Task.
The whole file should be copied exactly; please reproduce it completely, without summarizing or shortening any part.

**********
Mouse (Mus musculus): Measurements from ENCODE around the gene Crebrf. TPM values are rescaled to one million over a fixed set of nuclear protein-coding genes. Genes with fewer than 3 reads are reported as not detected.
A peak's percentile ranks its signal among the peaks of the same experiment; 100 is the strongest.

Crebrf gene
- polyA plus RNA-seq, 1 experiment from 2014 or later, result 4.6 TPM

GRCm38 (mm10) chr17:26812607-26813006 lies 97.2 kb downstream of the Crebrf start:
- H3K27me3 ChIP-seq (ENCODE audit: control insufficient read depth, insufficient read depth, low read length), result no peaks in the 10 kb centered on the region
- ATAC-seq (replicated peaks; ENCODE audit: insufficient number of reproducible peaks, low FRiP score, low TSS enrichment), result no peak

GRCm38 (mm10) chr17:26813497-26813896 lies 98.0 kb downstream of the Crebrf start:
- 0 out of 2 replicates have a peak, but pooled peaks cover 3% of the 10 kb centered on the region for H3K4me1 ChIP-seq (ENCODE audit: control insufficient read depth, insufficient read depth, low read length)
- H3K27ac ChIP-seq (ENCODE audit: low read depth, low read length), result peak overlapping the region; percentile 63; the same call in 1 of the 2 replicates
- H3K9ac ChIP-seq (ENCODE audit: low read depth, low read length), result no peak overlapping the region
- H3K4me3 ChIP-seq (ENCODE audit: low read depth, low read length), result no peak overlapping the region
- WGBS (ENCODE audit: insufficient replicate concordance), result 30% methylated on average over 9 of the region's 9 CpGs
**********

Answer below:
Mouse (Mus musculus): Measurements from ENCODE around the gene Crebrf. TPM values are rescaled to one million over a fixed set of nuclear protein-coding genes. Genes with fewer than 3 reads are reported as not detected.
A peak's percentile ranks its signal among the peaks of the same experiment; 100 is the strongest.

Crebrf gene
- polyA plus RNA-seq, 1 experiment from 2014 or later, result 4.6 TPM

GRCm38 (mm10) chr17:26812607-26813006 lies 97.2 kb downstream of the Crebrf start:
- H3K27me3 ChIP-seq (ENCODE audit: control insufficient read depth, insufficient read depth, low read length), result no peaks in the 10 kb centered on the region
- ATAC-seq (replicated peaks; ENCODE audit: insufficient number of reproducible peaks, low FRiP score, low TSS enrichment), result no peak

GRCm38 (mm10) chr17:26813497-26813896 lies 98.0 kb downstream of the Crebrf start:
- 0 out of 2 replicates have a peak, but pooled peaks cover 3% of the 10 kb centered on the region for H3K4me1 ChIP-seq (ENCODE audit: control insufficient read depth, insufficient read depth, low read length)
- H3K27ac ChIP-seq (ENCODE audit: low read depth, low read length), result peak overlapping the region; percentile 63; the same call in 1 of the 2 replicates
- H3K9ac ChIP-seq (ENCODE audit: low read depth, low read length), result no peak overlapping the region
- H3K4me3 ChIP-seq (ENCODE audit: low read depth, low read length), result no peak overlapping the region
- WGBS (ENCODE audit: insufficient replicate concordance), result 30% methylated on average over 9 of the region's 9 CpGs